PPAR Gamma: From Definition to Molecular Targets and Therapy of Lung Diseases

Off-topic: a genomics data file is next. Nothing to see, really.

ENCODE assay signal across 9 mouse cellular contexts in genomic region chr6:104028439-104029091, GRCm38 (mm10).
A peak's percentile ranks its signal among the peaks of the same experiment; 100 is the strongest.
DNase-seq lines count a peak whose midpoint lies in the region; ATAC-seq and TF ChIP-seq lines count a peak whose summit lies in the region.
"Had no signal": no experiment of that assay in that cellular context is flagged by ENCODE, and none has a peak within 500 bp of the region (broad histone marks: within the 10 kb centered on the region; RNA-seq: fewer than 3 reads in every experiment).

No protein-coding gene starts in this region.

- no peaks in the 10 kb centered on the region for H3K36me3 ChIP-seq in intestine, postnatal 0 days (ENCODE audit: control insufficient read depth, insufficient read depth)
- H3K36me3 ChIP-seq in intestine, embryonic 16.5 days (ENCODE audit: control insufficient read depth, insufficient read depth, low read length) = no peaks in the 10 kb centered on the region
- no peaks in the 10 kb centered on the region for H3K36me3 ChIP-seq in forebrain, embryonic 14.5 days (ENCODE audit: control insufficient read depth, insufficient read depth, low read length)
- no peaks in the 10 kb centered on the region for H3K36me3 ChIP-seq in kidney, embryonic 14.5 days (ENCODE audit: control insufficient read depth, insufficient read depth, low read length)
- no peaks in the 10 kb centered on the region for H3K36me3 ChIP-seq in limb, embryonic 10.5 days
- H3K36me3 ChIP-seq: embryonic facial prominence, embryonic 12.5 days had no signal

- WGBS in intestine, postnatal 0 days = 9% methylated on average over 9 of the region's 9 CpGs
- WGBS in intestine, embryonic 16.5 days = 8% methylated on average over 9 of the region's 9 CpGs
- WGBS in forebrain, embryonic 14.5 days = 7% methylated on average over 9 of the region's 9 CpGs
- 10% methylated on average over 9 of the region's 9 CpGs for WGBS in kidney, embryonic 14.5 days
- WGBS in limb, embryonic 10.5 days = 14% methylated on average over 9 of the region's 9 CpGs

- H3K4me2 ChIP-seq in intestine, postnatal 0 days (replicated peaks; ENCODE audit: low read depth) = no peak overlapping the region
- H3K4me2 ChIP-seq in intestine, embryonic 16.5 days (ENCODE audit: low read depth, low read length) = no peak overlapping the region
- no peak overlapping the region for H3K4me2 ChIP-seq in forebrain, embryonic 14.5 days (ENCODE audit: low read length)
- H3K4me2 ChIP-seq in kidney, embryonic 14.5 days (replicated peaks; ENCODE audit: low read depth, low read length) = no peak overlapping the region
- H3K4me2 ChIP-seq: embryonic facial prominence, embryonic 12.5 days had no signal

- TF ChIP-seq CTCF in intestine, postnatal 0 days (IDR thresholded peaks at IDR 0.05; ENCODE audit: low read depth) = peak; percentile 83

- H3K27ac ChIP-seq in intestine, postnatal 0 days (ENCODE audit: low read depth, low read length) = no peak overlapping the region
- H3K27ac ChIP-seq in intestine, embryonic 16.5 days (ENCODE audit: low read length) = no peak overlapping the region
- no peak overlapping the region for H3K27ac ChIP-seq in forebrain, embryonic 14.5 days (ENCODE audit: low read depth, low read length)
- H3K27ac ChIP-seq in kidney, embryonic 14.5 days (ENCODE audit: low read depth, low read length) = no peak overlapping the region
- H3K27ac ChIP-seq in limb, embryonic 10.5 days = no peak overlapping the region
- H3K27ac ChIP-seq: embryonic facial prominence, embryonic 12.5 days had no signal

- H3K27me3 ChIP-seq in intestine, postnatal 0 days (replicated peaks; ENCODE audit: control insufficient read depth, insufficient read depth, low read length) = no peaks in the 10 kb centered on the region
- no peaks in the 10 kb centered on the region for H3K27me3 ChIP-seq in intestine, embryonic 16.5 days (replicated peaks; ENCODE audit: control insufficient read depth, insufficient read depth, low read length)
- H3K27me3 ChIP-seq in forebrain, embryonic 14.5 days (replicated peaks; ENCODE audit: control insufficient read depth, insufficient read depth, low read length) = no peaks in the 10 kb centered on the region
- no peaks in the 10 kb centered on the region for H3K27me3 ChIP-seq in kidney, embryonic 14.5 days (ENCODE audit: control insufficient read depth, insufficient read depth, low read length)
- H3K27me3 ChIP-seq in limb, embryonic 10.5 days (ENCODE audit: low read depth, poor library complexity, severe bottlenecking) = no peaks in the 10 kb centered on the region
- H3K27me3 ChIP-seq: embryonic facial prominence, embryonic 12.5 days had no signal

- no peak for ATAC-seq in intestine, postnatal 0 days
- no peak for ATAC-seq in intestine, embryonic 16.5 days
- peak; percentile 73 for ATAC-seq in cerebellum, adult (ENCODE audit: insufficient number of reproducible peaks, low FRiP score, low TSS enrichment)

Peroxisome proliferator-activated receptors (PPARs) are members of the nuclear receptor superfamily that regulate the expression of genes related to lipid and glucose metabolism and inflammation. There are three members: PPARα, PPARβ or PPARγ. PPARγ have several ligands. The natural agonists are omega 9, curcumin, eicosanoids and others. Among the synthetic ligands, we highlight the thiazolidinediones, clinically used as an antidiabetic. Many of these studies involve natural or synthetic products in different pathologies. The mechanisms that regulate PPARγ involve post-translational modifications, such as phosphorylation, sumoylation and ubiquitination, amongothers. It is known that anti-inflammatory mechanisms involve the inhibition of other transcription factors, such as nuclear factor kB(NFκB), signal transducer and activator of transcription (STAT) or activator protein 1 (AP-1), or intracellular signaling proteins such as mitogen-activated protein(MAP) kinases. PPARγ transrepresses other transcription factors and consequently inhibits gene expression of inflammatory mediators, known as biomarkers for morbidity and mortality, leading to control of the exacerbated inflammation that occurs, for instance, in lung injury/acute respiratory distress. Many studies have shown the therapeutic potentials of PPARγ on pulmonary diseases. Herein, we describe activities of the PPARγ as a modulator of inflammation, focusing on lung injury and including definition and mechanisms of regulation, biological effects and molecular targets, and its role in lung diseases caused by inflammatory stimuli, bacteria and virus, and molecular based therapy.


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